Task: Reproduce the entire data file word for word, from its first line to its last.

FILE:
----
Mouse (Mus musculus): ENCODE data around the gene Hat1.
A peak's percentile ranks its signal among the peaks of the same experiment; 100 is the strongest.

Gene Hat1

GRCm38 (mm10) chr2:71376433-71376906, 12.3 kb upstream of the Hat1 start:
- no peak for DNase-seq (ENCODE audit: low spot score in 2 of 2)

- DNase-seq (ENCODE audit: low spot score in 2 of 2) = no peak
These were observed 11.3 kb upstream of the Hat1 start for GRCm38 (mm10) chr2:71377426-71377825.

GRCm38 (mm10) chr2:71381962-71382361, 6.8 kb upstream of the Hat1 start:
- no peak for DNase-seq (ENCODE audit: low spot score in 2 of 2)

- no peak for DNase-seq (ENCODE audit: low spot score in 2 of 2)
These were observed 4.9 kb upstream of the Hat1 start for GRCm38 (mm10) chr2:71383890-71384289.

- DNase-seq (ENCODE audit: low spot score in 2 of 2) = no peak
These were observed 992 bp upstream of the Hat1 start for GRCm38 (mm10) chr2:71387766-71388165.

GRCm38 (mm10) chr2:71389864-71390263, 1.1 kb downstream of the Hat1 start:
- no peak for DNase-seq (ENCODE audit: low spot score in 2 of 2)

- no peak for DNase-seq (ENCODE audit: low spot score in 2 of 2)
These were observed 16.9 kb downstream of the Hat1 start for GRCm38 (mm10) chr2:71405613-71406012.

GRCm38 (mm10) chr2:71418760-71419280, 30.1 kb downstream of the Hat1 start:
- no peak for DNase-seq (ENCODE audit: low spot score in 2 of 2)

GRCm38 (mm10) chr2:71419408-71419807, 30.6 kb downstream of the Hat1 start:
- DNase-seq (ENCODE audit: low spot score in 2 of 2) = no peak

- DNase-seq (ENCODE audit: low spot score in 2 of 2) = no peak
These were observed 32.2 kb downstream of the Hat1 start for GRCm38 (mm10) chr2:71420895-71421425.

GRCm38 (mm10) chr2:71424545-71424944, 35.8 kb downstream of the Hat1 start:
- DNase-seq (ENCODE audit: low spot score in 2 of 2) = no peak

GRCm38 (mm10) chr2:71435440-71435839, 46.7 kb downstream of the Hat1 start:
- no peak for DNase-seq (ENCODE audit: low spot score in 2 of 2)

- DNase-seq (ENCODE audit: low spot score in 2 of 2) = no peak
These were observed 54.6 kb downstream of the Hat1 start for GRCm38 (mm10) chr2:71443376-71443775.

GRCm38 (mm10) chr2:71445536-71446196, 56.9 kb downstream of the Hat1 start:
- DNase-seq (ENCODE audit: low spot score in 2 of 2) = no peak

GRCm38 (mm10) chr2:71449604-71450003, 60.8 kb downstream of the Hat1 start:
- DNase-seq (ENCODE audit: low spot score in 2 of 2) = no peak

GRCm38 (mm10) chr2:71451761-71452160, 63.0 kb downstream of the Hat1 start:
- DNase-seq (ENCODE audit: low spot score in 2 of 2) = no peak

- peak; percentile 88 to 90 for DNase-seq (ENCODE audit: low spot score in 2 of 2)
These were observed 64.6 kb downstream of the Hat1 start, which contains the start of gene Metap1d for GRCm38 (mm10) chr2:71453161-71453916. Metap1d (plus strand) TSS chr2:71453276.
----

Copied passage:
Mouse (Mus musculus): ENCODE data around the gene Hat1.
A peak's percentile ranks its signal among the peaks of the same experiment; 100 is the strongest.

Gene Hat1

GRCm38 (mm10) chr2:71376433-71376906, 12.3 kb upstream of the Hat1 start:
- no peak for DNase-seq (ENCODE audit: low spot score in 2 of 2)

- DNase-seq (ENCODE audit: low spot score in 2 of 2) = no peak
These were observed 11.3 kb upstream of the Hat1 start for GRCm38 (mm10) chr2:71377426-71377825.

GRCm38 (mm10) chr2:71381962-71382361, 6.8 kb upstream of the Hat1 start:
- no peak for DNase-seq (ENCODE audit: low spot score in 2 of 2)

- no peak for DNase-seq (ENCODE audit: low spot score in 2 of 2)
These were observed 4.9 kb upstream of the Hat1 start for GRCm38 (mm10) chr2:71383890-71384289.

- DNase-seq (ENCODE audit: low spot score in 2 of 2) = no peak
These were observed 992 bp upstream of the Hat1 start for GRCm38 (mm10) chr2:71387766-71388165.

GRCm38 (mm10) chr2:71389864-71390263, 1.1 kb downstream of the Hat1 start:
- no peak for DNase-seq (ENCODE audit: low spot score in 2 of 2)

- no peak for DNase-seq (ENCODE audit: low spot score in 2 of 2)
These were observed 16.9 kb downstream of the Hat1 start for GRCm38 (mm10) chr2:71405613-71406012.

GRCm38 (mm10) chr2:71418760-71419280, 30.1 kb downstream of the Hat1 start:
- no peak for DNase-seq (ENCODE audit: low spot score in 2 of 2)

GRCm38 (mm10) chr2:71419408-71419807, 30.6 kb downstream of the Hat1 start:
- DNase-seq (ENCODE audit: low spot score in 2 of 2) = no peak

- DNase-seq (ENCODE audit: low spot score in 2 of 2) = no peak
These were observed 32.2 kb downstream of the Hat1 start for GRCm38 (mm10) chr2:71420895-71421425.

GRCm38 (mm10) chr2:71424545-71424944, 35.8 kb downstream of the Hat1 start:
- DNase-seq (ENCODE audit: low spot score in 2 of 2) = no peak

GRCm38 (mm10) chr2:71435440-71435839, 46.7 kb downstream of the Hat1 start:
- no peak for DNase-seq (ENCODE audit: low spot score in 2 of 2)

- DNase-seq (ENCODE audit: low spot score in 2 of 2) = no peak
These were observed 54.6 kb downstream of the Hat1 start for GRCm38 (mm10) chr2:71443376-71443775.

GRCm38 (mm10) chr2:71445536-71446196, 56.9 kb downstream of the Hat1 start:
- DNase-seq (ENCODE audit: low spot score in 2 of 2) = no peak

GRCm38 (mm10) chr2:71449604-71450003, 60.8 kb downstream of the Hat1 start:
- DNase-seq (ENCODE audit: low spot score in 2 of 2) = no peak

GRCm38 (mm10) chr2:71451761-71452160, 63.0 kb downstream of the Hat1 start:
- DNase-seq (ENCODE audit: low spot score in 2 of 2) = no peak

- peak; percentile 88 to 90 for DNase-seq (ENCODE audit: low spot score in 2 of 2)
These were observed 64.6 kb downstream of the Hat1 start, which contains the start of gene Metap1d for GRCm38 (mm10) chr2:71453161-71453916. Metap1d (plus strand) TSS chr2:71453276.